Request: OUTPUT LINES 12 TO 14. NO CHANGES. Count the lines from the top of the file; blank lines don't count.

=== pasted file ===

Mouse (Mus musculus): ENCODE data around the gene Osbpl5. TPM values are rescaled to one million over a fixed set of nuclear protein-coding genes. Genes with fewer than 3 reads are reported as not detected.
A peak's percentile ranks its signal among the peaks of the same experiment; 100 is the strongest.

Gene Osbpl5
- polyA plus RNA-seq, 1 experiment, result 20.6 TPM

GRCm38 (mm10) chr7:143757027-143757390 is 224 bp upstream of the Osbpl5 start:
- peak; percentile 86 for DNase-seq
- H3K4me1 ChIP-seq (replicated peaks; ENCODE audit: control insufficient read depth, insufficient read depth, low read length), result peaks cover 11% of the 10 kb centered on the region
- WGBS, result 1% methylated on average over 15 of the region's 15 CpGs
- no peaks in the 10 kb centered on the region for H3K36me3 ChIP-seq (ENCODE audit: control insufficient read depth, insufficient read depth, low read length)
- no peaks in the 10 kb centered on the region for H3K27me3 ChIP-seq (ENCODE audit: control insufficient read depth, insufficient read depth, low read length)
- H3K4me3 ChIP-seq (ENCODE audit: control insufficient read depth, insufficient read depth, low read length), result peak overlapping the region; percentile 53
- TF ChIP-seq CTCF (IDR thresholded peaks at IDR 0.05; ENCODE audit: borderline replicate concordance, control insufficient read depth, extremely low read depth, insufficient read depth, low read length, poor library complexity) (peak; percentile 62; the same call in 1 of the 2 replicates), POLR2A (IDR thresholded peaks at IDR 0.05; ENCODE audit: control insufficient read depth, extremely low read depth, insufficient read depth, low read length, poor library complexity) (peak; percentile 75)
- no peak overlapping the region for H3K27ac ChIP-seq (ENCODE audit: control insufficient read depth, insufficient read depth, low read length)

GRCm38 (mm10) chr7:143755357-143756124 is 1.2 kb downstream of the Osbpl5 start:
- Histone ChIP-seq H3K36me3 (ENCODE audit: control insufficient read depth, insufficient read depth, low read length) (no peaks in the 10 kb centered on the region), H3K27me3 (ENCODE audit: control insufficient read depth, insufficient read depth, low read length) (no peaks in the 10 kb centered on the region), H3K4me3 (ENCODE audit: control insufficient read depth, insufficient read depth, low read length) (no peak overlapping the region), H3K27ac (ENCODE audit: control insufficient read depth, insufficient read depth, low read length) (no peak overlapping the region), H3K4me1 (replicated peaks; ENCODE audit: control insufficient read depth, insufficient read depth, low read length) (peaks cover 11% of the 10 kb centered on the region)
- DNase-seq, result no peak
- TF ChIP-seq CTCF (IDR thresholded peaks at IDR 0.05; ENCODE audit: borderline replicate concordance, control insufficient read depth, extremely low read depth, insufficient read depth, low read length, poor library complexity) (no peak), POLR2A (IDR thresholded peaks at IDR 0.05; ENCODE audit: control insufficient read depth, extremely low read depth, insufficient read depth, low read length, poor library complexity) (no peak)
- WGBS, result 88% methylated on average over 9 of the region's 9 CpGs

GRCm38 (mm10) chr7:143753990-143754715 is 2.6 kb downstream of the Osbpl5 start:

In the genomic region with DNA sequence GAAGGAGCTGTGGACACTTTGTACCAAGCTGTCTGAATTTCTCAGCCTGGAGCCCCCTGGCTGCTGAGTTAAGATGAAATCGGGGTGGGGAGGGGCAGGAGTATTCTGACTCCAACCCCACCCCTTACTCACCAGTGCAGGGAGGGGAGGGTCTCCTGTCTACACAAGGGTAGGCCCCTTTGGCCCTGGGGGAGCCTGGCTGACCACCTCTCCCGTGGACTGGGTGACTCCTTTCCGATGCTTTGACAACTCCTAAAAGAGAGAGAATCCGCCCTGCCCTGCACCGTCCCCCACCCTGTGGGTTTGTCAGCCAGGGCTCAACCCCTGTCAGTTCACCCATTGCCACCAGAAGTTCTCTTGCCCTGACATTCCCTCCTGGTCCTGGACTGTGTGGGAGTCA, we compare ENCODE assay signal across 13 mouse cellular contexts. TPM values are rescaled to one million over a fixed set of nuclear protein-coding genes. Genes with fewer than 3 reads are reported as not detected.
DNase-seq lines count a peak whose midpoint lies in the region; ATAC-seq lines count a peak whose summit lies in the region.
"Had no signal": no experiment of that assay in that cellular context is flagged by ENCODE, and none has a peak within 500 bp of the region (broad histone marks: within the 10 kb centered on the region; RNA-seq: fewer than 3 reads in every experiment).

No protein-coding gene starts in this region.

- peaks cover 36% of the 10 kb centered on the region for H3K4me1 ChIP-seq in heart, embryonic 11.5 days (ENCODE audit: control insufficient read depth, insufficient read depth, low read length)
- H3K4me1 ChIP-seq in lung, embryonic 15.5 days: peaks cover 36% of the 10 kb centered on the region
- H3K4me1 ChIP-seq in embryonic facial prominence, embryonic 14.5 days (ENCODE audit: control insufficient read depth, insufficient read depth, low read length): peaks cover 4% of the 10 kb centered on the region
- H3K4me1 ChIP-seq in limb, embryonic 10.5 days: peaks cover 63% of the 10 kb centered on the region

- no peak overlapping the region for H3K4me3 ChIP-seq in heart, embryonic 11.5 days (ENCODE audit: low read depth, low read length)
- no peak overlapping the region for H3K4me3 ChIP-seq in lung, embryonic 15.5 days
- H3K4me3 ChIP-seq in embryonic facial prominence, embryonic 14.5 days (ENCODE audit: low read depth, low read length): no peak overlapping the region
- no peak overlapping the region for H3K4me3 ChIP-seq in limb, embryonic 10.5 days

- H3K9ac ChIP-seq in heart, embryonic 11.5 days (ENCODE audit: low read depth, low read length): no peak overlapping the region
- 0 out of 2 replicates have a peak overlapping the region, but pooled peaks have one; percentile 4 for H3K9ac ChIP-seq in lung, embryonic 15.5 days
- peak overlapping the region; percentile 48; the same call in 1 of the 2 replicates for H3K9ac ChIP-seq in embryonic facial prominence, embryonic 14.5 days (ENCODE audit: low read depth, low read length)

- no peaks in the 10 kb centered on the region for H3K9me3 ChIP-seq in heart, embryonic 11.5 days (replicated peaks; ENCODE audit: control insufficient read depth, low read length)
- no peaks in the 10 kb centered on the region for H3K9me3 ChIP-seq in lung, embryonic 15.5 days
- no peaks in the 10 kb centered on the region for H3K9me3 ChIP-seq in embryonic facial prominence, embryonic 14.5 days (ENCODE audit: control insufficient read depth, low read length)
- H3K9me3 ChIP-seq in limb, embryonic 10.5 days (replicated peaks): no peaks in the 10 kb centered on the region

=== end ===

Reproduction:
- TF ChIP-seq CTCF (IDR thresholded peaks at IDR 0.05; ENCODE audit: borderline replicate concordance, control insufficient read depth, extremely low read depth, insufficient read depth, low read length, poor library complexity) (peak; percentile 62; the same call in 1 of the 2 replicates), POLR2A (IDR thresholded peaks at IDR 0.05; ENCODE audit: control insufficient read depth, extremely low read depth, insufficient read depth, low read length, poor library complexity) (peak; percentile 75)
- no peak overlapping the region for H3K27ac ChIP-seq (ENCODE audit: control insufficient read depth, insufficient read depth, low read length)

GRCm38 (mm10) chr7:143755357-143756124 is 1.2 kb downstream of the Osbpl5 start: